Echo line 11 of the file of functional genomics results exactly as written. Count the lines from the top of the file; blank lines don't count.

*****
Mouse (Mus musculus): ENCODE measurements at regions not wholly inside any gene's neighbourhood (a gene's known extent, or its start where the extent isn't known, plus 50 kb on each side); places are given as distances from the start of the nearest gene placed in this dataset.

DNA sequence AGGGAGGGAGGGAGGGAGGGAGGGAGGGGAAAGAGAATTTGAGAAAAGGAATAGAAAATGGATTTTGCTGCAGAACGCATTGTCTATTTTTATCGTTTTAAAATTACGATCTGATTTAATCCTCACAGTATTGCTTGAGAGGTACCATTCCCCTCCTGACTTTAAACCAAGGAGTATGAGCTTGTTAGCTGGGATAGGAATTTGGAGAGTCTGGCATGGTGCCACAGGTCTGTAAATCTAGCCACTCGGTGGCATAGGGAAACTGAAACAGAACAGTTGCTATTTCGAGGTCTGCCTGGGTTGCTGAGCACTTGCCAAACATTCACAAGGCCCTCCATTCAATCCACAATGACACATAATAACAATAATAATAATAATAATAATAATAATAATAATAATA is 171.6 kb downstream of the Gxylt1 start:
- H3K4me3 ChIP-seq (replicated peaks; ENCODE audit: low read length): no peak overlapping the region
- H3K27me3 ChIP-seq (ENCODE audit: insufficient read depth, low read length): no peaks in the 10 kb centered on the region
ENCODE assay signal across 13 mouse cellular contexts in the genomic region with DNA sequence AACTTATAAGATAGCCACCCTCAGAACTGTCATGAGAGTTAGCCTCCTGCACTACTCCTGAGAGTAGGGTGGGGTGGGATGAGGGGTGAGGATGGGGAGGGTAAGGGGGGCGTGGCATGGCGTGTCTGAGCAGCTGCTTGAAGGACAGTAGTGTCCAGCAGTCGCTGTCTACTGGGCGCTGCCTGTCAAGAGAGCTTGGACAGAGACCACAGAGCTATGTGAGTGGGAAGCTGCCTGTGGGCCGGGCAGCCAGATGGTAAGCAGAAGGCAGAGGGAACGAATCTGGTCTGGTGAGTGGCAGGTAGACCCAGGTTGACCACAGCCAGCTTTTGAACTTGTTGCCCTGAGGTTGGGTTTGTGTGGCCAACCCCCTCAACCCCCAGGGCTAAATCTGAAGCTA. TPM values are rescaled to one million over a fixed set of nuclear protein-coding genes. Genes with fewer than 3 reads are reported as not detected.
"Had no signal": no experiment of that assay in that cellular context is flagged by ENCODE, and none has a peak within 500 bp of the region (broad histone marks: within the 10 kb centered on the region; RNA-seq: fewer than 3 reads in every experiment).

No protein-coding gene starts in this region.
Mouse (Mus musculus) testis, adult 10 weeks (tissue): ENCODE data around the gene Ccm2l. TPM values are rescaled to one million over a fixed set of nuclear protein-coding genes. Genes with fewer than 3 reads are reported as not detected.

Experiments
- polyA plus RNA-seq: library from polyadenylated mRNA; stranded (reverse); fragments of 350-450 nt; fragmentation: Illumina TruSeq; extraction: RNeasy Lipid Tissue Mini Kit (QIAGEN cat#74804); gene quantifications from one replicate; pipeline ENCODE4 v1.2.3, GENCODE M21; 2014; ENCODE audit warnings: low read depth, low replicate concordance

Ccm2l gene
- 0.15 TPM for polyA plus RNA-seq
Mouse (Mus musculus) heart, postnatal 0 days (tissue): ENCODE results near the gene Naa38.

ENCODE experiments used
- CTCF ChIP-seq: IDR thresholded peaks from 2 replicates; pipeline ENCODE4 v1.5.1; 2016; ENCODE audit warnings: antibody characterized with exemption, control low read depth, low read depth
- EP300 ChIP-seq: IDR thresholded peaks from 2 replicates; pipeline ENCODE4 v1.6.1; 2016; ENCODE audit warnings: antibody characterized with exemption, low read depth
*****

Ccm2l gene